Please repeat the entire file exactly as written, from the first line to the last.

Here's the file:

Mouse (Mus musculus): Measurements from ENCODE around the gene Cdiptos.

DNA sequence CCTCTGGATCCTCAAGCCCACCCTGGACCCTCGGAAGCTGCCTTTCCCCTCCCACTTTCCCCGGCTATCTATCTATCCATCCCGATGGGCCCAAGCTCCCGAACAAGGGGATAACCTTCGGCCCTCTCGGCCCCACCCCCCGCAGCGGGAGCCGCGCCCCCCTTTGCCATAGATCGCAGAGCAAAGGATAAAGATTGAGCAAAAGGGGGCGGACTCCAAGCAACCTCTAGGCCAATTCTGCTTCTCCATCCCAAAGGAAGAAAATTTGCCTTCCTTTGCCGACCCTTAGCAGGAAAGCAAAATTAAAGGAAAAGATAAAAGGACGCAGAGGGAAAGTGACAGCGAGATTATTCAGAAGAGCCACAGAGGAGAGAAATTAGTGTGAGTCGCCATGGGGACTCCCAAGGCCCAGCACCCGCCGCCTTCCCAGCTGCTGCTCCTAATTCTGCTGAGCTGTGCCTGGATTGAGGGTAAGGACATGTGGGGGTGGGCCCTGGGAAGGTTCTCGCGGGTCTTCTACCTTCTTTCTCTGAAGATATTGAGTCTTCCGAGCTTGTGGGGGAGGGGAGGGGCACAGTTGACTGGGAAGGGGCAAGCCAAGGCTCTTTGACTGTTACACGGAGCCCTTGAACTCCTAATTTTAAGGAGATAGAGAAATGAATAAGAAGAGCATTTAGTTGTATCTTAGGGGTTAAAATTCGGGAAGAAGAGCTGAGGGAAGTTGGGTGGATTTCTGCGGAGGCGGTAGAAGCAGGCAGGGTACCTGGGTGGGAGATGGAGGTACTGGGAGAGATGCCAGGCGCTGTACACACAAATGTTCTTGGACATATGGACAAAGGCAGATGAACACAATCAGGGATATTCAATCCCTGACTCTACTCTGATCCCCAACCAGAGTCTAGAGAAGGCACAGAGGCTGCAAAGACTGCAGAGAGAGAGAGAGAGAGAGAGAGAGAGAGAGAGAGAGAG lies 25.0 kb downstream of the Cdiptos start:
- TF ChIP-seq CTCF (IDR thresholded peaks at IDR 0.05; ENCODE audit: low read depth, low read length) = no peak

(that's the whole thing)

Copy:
Mouse (Mus musculus): Measurements from ENCODE around the gene Cdiptos.

DNA sequence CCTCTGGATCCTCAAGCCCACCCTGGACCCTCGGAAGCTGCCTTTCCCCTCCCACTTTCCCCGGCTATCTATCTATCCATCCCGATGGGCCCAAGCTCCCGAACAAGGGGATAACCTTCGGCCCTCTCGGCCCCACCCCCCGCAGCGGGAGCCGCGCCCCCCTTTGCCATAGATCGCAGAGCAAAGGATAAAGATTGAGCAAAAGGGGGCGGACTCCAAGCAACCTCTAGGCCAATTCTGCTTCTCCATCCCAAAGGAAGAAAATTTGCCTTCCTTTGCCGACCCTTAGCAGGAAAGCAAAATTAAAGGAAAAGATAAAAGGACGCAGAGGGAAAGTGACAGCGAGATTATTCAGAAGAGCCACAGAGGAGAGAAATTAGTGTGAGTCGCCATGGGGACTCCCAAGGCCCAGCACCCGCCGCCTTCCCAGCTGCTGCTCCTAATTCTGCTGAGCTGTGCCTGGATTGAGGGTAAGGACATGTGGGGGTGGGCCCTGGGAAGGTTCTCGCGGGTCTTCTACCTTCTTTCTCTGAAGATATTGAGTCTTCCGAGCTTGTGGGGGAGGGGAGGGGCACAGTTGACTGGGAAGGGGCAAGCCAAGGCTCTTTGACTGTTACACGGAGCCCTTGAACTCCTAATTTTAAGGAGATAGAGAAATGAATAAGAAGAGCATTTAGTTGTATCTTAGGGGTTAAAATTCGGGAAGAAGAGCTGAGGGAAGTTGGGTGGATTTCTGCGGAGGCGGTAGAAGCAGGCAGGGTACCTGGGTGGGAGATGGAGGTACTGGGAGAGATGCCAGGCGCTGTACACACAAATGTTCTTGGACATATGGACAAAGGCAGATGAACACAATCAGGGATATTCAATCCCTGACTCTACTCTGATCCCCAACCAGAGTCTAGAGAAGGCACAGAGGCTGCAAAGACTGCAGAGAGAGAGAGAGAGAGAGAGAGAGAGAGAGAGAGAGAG lies 25.0 kb downstream of the Cdiptos start:
- TF ChIP-seq CTCF (IDR thresholded peaks at IDR 0.05; ENCODE audit: low read depth, low read length) = no peak